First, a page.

Feastgear: sources for information

Now we’re doing a short break in the cavalcade of viking food! Because a couple of months back I got a request from the principality chronicler to do a piece in the newsletter about finding sources for information about feastgear. Which of course, I couldn’t turn down. Since it get published only in Swedish, this weekend, I did a piece in English as well to put here on the blog. You guys also get a few extra links to check out for more information and inspiration!

Like many of things in our hobby, feastgear is a practical detail. You need something to eat from and drink out of, multiple times a day and most of the time these are objects we need to bring ourselves. But we need a spoon for that morning porridge!

When you find a favorite period, sometimes you want to dive deeply into it and get some feastgear to compliment your lovely garb. Then you, in the same way you look for ideas for garb, want to find sources that’ll point you in the right direction to find the correct look. Depending on which period and area you want to recreate, you will have to look for different sources. If you going to do iron age/Viking the sources are mostly archaeological finds but few images. With the later periods, 14th-16th century, the finds are supplemented with many images in the art. Portraiture really experiences a renaissance in the late middle ages and they’re a fantastic source for those of us wanting to know how glassware and plates looked during “our” period. Many of the group portraits were done as a meal or banquet-scene, and quite a few portraits set in home environments can show beautiful details in the backgrounds. Maybe it was a sign of wealth to show that you could eat and drink from the best. The later in our SCA period, the more detail we can see in the images. The portraits with home environments seem to be especially common during the 15th century.

So, how do we find these sources? It can take a bit of digging, depending on how many sources there are from the time and area you want to research. Helpfully, many museums have digitalized their collections and there is a lot to get from them. The Swedish History Museum has many finds from the Viking age in their online catalogue and the Boijmans van Beuningen Museum in the Netherlands has many (42 000) pieces online, a lot of beautiful pottery from the 15th and 16th century. For example you can search for “jug” and the timeframe 1450-1600 and get hundreds of examples to look at. Some other museums and websites I can recommend are:

The Getty Museum (Lots of nice roman pieces)
The Met(tropolitan Museum of art)
Victoria and Albert Museum
The Portable Antiquities Scheme-database

Museum of London
The British Museum

A lot of my inspiration and knowledge comes from countless hours spent searching for stuff on Pinterest, a website or app where you “pin” pictures to different “boards”. There, you can find and save a big variety of paintings, broken pottery and museum artefacts from the whole world and from all times! But, you have to take a critical approach to it. A bunch of times, I’ve learned that the dating of paintings hasn’t been correct. But you will learn more after a while and then you will start to see your period more clearly. Sometimes you’ll have to click around a bit to find a reliable dating. But try to search for things like “16th century pottery” or maybe “15th century glass” and see what turns up. Sometimes you get surprised to see the number of sources. Just the other day, I found some new pictures of roman forks that I’d never seen before! You can find my Feastgear folder here.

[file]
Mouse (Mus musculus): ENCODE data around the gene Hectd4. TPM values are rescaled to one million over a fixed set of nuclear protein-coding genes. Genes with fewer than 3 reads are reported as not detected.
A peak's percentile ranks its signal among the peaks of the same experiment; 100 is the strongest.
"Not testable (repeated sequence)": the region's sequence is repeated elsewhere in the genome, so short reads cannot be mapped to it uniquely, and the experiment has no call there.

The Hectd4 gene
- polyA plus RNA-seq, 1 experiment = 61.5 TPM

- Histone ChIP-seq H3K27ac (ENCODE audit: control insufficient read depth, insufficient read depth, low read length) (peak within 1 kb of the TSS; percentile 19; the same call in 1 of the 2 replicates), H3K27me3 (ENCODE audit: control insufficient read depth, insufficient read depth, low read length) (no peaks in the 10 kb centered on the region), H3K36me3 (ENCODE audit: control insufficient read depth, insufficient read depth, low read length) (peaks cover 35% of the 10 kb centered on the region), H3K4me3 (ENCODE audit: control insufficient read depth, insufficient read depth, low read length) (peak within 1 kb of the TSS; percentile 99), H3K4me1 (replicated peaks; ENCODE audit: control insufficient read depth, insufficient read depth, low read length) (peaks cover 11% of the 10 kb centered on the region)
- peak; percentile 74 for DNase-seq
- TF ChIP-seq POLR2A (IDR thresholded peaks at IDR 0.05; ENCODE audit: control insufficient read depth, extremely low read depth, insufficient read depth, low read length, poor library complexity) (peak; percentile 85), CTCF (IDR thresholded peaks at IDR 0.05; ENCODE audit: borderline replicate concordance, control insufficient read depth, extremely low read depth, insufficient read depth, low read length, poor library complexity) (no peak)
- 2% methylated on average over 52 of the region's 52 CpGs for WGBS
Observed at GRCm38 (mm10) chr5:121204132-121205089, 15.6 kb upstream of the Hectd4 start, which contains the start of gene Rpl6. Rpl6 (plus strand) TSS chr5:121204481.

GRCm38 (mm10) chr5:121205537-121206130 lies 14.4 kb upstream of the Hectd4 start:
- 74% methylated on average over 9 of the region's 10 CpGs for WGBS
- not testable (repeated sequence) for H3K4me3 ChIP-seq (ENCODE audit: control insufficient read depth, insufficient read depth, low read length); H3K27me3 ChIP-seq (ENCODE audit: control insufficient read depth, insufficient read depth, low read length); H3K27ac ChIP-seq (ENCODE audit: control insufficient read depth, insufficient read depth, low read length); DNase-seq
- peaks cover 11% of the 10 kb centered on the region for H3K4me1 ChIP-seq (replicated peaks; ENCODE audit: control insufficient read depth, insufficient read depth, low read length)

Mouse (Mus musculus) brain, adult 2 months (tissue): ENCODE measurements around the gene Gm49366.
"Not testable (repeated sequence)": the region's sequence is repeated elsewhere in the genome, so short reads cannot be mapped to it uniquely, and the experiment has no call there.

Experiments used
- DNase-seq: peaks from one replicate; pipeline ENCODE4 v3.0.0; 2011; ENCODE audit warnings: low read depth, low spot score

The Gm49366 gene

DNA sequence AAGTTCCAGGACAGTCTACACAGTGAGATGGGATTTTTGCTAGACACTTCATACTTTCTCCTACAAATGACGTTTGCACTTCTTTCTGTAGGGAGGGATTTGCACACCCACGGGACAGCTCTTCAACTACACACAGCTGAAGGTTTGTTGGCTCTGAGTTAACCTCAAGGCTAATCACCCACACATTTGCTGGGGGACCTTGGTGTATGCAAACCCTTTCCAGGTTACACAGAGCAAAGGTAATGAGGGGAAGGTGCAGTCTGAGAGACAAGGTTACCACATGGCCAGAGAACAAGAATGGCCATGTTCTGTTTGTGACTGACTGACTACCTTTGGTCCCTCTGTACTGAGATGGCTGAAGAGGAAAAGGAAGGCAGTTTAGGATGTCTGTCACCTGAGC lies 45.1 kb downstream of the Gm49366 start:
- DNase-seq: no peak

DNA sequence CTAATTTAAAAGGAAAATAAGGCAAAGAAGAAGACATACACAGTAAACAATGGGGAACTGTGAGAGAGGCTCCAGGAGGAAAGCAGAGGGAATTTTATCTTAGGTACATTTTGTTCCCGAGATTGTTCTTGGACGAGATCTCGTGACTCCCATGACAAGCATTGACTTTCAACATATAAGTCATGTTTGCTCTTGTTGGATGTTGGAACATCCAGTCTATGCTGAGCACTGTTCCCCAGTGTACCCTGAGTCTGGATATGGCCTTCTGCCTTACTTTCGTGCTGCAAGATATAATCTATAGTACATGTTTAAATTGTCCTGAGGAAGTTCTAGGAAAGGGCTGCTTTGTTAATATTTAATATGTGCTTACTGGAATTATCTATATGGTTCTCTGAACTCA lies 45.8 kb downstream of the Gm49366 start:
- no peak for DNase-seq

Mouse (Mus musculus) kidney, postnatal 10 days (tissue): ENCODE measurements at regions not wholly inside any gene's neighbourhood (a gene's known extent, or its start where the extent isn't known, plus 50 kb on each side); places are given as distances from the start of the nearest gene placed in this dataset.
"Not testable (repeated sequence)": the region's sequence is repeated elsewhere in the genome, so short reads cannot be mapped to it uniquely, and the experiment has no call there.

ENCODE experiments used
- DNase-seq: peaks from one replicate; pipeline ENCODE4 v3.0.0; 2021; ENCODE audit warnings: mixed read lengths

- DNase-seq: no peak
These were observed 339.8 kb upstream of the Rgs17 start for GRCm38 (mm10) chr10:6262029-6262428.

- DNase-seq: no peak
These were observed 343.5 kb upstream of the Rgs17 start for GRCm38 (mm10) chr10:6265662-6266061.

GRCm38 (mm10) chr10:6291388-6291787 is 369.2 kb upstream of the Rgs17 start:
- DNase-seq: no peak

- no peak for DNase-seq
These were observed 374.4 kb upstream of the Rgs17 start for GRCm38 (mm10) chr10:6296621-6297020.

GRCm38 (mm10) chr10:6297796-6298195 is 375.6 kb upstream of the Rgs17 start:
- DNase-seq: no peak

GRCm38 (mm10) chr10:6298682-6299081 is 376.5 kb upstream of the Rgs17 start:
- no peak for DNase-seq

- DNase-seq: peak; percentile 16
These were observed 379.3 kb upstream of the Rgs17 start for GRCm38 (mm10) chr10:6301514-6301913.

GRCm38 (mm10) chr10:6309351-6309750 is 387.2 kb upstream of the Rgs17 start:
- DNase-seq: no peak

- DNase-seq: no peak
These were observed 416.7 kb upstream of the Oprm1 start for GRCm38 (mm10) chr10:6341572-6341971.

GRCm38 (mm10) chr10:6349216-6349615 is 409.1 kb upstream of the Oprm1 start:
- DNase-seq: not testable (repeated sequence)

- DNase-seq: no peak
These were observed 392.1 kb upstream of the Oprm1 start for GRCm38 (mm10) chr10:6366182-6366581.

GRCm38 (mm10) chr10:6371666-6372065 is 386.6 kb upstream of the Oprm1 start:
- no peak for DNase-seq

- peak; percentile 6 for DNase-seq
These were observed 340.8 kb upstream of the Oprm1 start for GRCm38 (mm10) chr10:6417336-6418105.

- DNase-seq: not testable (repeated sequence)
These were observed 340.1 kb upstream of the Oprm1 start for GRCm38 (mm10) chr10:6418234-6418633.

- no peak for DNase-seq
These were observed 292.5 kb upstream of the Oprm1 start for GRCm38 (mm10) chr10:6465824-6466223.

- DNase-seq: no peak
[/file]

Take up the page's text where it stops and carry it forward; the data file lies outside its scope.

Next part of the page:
Another source to acknowledge is the amazing craftspeople that make replicas today and other historically inspired pieces we can buy and use. Many of them have spent a huge amount of time researching and they’re great sources of knowledge. If you find a good potter or smith who shares their sources and gives useful background information on their pieces you can either follow that track to learn more or just trust that they know what they’re doing! A few potters, for example, refer to the Siegburg pottery as source for their work. Then you can easily go down that road and google “Siegburg pottery” to find more information about period, the different finds and shapes. So the next time you find a potter that makes nice pottery, but doesn’t give as much information, you can recognize the shapes and know if it’s a look you want to go for or not, depending on your focus period.

So the next time you search online for portraits to find a new cool outfit, take a look at the rest of the painting and think about what kind of other objects you can see around the person. Maybe they’re holding a glass? Then you have a great starting point when looking for new feastgear!

If you have any questions or want more examples of online museum catalogues or anything else, please feel free to contact me. Either on my Facebook page or through email; gele.pechplumin(a)outlook.com. Looking at feastgear and sources for the same is great fun for me.

/Gele Pechplumin

(Open source pictures from the Met; bowl, painting, glass.)


Filed under 15th century, 16th century, Feastgear, Okategoriserade

2 responses to “Feastgear: sources for information

  1. Anonymous

    Nice article!


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